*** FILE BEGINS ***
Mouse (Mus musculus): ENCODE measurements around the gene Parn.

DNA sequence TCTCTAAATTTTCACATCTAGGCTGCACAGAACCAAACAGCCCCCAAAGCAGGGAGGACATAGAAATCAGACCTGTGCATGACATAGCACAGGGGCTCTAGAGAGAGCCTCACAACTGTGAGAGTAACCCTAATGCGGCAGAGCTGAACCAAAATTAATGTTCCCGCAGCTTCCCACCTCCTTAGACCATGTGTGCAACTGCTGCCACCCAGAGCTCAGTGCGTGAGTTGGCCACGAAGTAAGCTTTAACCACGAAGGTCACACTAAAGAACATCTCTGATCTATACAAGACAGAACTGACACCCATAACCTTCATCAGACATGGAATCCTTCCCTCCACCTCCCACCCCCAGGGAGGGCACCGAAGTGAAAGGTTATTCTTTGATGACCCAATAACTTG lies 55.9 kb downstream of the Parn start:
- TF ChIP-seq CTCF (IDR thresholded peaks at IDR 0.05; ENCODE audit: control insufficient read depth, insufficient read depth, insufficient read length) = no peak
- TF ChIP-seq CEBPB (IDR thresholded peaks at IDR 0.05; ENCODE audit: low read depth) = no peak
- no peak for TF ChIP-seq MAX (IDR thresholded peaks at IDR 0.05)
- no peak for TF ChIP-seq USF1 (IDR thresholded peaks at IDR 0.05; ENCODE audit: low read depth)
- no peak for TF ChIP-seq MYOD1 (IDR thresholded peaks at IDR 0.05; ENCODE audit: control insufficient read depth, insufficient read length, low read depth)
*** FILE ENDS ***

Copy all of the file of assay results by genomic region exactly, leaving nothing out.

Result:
Mouse (Mus musculus): ENCODE measurements around the gene Parn.

DNA sequence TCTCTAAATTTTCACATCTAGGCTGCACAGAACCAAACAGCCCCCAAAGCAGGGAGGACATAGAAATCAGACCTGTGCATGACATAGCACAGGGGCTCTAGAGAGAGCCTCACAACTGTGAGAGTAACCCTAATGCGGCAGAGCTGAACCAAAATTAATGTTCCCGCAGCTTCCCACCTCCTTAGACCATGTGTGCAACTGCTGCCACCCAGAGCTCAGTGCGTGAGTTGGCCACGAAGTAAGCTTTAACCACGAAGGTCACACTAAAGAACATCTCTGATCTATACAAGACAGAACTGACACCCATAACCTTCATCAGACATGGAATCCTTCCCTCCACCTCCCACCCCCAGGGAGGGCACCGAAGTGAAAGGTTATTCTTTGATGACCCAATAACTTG lies 55.9 kb downstream of the Parn start:
- TF ChIP-seq CTCF (IDR thresholded peaks at IDR 0.05; ENCODE audit: control insufficient read depth, insufficient read depth, insufficient read length) = no peak
- TF ChIP-seq CEBPB (IDR thresholded peaks at IDR 0.05; ENCODE audit: low read depth) = no peak
- no peak for TF ChIP-seq MAX (IDR thresholded peaks at IDR 0.05)
- no peak for TF ChIP-seq USF1 (IDR thresholded peaks at IDR 0.05; ENCODE audit: low read depth)
- no peak for TF ChIP-seq MYOD1 (IDR thresholded peaks at IDR 0.05; ENCODE audit: control insufficient read depth, insufficient read length, low read depth)